Former Boston Red Sox manager John McNamara has died. He was 88.
McNamara signed with the St. Louis Cardinals in 1951 but wasn’t much of a professional player. But though he was never ticketed for a big league playing career, he was recognized early on as manager material. He began that phase of his career in 1959 in the Kansas City Athletics’ system, working his way up and helping develop some of the game’s future stars such as Sal Bando, Reggie Jackson, Joe Rudi, Rollie Fingers and many more. He won three minor-league pennants — in 1961 with Lewiston, in 1966 with Mobile, and 1967 with Birmingham — before joining the big league coaching staff in 1968. At the end of the 1969 season, at the age of 37, McNamara was named the A’s big league skipper.
McNamara would only hold that job for one full season before being replaced by Dick Williams, at which point he went on to coach with the Giants for the 1971-73 campaigns. He’d be hired to be the Padres manager from 1974-77, then managed the Reds from 1979-83, the Angels from 1983-84, and then, finally, would take over the Red Sox in 1985.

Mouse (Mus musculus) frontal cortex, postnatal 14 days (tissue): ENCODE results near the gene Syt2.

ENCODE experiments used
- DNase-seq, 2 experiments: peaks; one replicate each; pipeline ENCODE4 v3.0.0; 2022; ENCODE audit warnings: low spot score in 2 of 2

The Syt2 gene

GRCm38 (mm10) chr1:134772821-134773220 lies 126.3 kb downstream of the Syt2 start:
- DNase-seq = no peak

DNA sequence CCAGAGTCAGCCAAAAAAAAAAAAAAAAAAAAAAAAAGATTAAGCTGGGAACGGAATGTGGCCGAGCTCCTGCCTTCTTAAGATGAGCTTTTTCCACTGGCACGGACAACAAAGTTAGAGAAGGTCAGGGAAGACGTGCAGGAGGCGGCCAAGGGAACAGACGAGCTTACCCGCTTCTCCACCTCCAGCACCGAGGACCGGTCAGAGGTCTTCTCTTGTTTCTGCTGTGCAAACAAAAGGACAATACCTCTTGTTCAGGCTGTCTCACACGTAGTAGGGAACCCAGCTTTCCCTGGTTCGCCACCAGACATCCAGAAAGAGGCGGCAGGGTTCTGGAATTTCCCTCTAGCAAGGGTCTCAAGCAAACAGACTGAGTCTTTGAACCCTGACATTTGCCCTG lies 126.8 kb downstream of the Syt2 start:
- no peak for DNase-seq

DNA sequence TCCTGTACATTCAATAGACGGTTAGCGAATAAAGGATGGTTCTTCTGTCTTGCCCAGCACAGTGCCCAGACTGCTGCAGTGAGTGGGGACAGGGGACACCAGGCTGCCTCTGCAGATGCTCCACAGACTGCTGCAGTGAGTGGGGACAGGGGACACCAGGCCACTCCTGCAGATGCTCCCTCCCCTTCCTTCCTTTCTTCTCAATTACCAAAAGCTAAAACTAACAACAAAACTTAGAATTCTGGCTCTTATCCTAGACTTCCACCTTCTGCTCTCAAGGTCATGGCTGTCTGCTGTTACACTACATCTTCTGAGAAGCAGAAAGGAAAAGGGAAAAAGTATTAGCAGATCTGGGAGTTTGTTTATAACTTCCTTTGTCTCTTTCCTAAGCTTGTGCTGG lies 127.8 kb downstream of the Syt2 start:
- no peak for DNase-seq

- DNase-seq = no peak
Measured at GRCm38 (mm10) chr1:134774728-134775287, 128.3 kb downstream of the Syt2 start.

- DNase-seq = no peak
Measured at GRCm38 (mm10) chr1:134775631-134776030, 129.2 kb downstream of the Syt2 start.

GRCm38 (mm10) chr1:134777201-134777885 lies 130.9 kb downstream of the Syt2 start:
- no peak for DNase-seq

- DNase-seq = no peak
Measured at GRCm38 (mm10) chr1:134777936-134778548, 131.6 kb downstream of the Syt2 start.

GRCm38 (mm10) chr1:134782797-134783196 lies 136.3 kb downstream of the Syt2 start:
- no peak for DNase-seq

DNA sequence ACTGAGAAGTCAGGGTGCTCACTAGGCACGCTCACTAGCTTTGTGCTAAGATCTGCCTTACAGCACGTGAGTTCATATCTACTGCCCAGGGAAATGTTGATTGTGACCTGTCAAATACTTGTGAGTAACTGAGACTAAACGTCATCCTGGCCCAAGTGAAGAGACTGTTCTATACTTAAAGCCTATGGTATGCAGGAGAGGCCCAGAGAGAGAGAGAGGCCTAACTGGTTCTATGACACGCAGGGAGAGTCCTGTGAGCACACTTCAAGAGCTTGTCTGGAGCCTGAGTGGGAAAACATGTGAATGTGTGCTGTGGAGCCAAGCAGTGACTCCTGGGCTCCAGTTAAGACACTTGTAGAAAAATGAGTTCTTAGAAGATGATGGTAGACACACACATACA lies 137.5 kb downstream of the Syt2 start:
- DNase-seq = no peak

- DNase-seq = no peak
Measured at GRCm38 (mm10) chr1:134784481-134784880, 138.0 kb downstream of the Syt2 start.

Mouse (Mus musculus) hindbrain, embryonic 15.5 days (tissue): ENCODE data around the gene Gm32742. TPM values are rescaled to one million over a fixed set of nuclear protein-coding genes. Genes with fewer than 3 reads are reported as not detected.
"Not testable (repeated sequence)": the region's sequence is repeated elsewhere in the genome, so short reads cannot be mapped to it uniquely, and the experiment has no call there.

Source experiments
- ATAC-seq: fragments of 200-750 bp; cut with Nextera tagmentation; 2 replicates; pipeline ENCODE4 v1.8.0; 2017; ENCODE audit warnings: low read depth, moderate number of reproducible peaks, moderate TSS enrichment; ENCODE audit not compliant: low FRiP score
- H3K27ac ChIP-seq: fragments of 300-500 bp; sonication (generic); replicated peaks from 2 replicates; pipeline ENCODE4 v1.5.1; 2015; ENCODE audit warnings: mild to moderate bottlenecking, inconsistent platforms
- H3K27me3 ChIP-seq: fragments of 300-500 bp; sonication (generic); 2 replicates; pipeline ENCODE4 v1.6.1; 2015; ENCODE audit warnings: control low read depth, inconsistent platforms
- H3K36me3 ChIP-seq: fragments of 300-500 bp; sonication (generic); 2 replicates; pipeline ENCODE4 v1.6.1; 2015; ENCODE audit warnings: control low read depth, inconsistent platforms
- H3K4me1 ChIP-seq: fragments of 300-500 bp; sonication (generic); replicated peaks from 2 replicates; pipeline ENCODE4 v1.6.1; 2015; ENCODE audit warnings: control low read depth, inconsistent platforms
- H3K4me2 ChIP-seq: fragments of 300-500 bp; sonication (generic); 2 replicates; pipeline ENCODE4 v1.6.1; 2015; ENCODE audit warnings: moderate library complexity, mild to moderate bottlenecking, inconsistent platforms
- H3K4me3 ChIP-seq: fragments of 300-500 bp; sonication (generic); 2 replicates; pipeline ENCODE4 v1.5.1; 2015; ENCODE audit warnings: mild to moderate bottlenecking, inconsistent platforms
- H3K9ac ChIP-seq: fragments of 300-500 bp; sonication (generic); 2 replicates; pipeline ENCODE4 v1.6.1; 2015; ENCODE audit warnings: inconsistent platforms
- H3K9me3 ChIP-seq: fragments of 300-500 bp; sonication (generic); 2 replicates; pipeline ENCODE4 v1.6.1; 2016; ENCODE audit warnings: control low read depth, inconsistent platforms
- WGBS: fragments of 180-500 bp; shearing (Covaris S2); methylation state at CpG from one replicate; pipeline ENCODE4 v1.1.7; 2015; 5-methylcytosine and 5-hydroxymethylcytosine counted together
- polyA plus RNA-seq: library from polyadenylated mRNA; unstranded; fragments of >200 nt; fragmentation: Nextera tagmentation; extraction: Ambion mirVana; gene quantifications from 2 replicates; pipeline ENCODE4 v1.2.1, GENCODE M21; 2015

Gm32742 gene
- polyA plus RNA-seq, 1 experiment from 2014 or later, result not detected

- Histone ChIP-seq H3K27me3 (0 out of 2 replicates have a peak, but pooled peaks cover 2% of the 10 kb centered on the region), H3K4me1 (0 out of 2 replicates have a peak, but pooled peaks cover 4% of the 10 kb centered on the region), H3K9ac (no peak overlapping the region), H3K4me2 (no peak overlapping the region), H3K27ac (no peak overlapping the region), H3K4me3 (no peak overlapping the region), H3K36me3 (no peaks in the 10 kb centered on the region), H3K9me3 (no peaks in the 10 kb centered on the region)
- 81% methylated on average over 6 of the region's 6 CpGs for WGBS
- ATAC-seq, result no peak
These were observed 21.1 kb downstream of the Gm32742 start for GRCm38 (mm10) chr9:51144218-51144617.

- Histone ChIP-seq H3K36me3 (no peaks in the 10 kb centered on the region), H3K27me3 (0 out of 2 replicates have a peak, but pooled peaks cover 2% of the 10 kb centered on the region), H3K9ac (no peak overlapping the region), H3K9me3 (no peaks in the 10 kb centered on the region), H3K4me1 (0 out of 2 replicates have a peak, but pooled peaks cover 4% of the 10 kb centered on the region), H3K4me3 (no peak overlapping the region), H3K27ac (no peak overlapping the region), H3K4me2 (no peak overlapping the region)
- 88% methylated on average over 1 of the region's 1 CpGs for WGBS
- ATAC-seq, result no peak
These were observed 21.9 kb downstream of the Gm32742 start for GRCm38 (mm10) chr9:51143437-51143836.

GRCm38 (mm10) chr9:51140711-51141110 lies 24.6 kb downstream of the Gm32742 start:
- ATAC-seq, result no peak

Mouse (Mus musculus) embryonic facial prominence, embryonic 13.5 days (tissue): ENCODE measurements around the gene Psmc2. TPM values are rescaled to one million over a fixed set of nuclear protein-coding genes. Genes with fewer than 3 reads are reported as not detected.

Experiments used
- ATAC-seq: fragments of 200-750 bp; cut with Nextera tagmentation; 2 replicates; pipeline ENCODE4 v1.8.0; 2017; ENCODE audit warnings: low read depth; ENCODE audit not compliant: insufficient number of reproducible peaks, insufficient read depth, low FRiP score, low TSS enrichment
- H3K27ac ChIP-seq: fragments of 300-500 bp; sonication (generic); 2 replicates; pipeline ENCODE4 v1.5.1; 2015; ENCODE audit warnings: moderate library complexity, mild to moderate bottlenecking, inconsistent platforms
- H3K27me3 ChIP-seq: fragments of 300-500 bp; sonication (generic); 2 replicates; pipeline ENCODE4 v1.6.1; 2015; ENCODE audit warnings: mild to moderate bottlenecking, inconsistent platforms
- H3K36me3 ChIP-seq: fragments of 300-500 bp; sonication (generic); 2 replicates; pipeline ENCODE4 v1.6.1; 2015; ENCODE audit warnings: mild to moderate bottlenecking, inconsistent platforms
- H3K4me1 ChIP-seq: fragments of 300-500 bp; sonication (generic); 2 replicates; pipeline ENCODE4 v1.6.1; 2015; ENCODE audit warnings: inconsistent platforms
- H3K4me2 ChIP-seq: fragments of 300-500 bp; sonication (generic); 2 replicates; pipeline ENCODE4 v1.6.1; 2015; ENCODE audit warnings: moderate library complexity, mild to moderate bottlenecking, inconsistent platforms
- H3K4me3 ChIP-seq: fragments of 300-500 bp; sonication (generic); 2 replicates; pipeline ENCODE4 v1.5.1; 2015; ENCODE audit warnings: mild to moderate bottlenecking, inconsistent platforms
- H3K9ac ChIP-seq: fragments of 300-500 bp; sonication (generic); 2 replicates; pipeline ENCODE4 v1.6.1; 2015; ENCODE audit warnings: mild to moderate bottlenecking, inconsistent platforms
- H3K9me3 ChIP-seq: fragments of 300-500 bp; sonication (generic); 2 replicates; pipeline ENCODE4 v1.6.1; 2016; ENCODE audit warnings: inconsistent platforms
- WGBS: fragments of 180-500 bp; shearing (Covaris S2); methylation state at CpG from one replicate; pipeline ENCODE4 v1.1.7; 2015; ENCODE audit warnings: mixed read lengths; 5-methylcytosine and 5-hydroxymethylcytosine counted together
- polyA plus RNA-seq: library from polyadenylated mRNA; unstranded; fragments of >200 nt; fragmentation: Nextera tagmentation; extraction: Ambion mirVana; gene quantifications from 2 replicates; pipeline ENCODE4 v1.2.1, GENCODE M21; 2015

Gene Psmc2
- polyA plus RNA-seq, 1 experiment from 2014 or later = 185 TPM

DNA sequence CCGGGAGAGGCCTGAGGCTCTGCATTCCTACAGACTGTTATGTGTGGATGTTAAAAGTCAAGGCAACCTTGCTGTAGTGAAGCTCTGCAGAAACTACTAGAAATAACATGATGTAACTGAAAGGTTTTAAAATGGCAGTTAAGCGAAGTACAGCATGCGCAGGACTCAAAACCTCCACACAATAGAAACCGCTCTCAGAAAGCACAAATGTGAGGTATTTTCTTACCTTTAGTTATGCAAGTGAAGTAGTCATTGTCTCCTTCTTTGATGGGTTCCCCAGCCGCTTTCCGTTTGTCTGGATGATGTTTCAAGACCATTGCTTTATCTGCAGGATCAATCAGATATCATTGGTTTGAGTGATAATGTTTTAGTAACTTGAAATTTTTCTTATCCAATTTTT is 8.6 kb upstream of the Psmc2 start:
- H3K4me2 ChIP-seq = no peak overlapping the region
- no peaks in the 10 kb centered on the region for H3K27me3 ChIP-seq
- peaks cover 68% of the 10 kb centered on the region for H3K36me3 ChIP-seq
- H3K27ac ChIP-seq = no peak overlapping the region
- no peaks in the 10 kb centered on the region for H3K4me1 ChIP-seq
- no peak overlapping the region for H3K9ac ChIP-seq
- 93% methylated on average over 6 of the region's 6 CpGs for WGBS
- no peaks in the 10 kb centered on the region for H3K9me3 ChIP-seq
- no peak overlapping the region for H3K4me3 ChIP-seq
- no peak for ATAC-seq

In 1986 McNamara was named American League Manager of the Year after leading the Sox to a 95-win season. They’d go on to win the AL Pennant as well and, famously, would lose the World Series to the Mets in seven games. McNamara would take considerable criticism for decisions he made during the 1986 Fall Classic, even if more of the public blame fell on some of his players at the time.
McNamara would stay in the job in Boston until midway through the 1988 campaign, after which he’d be fired in favor of Joe Morgan. He’d manage the Cleveland Indians in 1990 and 1991 and then, finally, serve as an interim manager for the Angels once again for 28 games in 1996.
In the end, McNamara managed for all or parts of 19 seasons, compiling a record of 1,167–1,242.